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 End the Thuggery in Iraqi Kurdistan 

 Opinion — Analysis    
  The opinions expressed in this commentary are solely those of the author

 


End the Thuggery in Iraqi Kurdistan  18.4.2011 
By Michael Rubin







April 18, 2011

Today was Day 60 of protests in Iraqi Kurdistan. The protests erupted after Massoud Barzani’s forces fired into a crowd after Kurds holding a demonstration of solidarity with the people of Tunisia and Egypt. The Iraqi Kurdistan president apparently believes that, with international attention focused on Libya and Syria, he has free reign to crack the heads of anyone who dares to question his family’s rule and its embezzlement of Kurdish assets.

Today, his militia sought to disperse the protestors by force. Meanwhile, Facebook reports suggest that Kurdistan Democratic Party KDP militias have attacked protestors in the Kurdish capital of Erbil with knives and clubs, and that opposition parliamentarian Muhammad Kiyani has been seriously injured.

There’s a noxious mix in Iraqi Kurdistan of America’s own making. On one hand, the White House remains largely silent about Kurdish human rights and their struggle for freedom and democracy. On the other, former U.S. ambassador Zalmay Khalilzad and former Coalition Provisional Authority official Dick Naab now do high-profile business with Barzani,  
          

Michael Rubin
and CPA-era Colonel Harry Schute now advises the security forces engaged in the bloody crackdown.

Given the behavior of Khalilzad, Naab, and Schute (and Peter Galbraith before them), Kurds would be right to be paranoid that American officials will turn a blind eye toward their oppression in the hope of keeping their own golden parachutes open. So long as the White House remains silent on Barzani’s assaults on journalists and the murders of students,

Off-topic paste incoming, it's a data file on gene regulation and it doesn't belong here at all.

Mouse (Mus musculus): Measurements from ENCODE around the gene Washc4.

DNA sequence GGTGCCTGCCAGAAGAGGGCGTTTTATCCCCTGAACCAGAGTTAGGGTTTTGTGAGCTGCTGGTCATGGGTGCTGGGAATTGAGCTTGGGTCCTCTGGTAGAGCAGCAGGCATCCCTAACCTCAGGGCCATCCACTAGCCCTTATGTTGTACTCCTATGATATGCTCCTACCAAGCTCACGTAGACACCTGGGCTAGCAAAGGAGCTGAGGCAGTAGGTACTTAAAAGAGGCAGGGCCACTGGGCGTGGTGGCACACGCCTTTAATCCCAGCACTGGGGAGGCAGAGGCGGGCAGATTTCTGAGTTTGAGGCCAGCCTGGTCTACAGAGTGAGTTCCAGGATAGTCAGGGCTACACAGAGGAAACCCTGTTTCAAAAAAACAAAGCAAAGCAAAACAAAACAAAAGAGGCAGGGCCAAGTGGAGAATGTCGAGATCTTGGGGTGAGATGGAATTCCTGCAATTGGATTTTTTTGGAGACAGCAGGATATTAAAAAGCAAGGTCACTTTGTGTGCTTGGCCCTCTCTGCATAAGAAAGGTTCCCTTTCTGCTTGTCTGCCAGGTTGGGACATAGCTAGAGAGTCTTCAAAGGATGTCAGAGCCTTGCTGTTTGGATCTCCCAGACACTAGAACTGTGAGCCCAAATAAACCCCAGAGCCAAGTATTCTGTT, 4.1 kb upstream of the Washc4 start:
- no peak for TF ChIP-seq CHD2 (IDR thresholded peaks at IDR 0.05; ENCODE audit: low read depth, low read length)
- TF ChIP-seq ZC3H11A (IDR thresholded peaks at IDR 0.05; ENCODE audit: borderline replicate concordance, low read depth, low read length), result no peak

www.ekurd.netthe Kurds will assume that Obama’s commitment to human rights is cynical, and that senior National Security Council officials—and perhaps Vice President Biden himself—ingratiate themselves to Barzani only so that they might finance their retirement with Kurdish oil.

That’s not good for America’s image, but there is an easy remedy: It’s time for the Obama administration and Congress to demand an end to government-sponsored thuggery in Iraqi Kurdistan.


Michael Rubin
is a resident scholar at the American Enterprise Institute. His major research area is the Middle East, with special focus on Iran, Iraq, Turkey, and Kurdish society. He also writes frequently on transformative diplomacy and governance issues. At AEI, Mr. Rubin chaired the "Dissent and Reform in the Arab World" conference series. He was the lead drafter of the Bipartisan Policy Center's 2008 report on Iran. In addition to his work at AEI, several times each month, Mr. Rubin travels to military bases across the United States and Europe to instruct senior U.S. Army and Marine officers deploying to Iraq and Afghanistan on issues relating to regional state history and politics, Shiism, the theological basis of extremism, and strategy.
 

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  The opinions expressed in this commentary are solely those of the author

 
 

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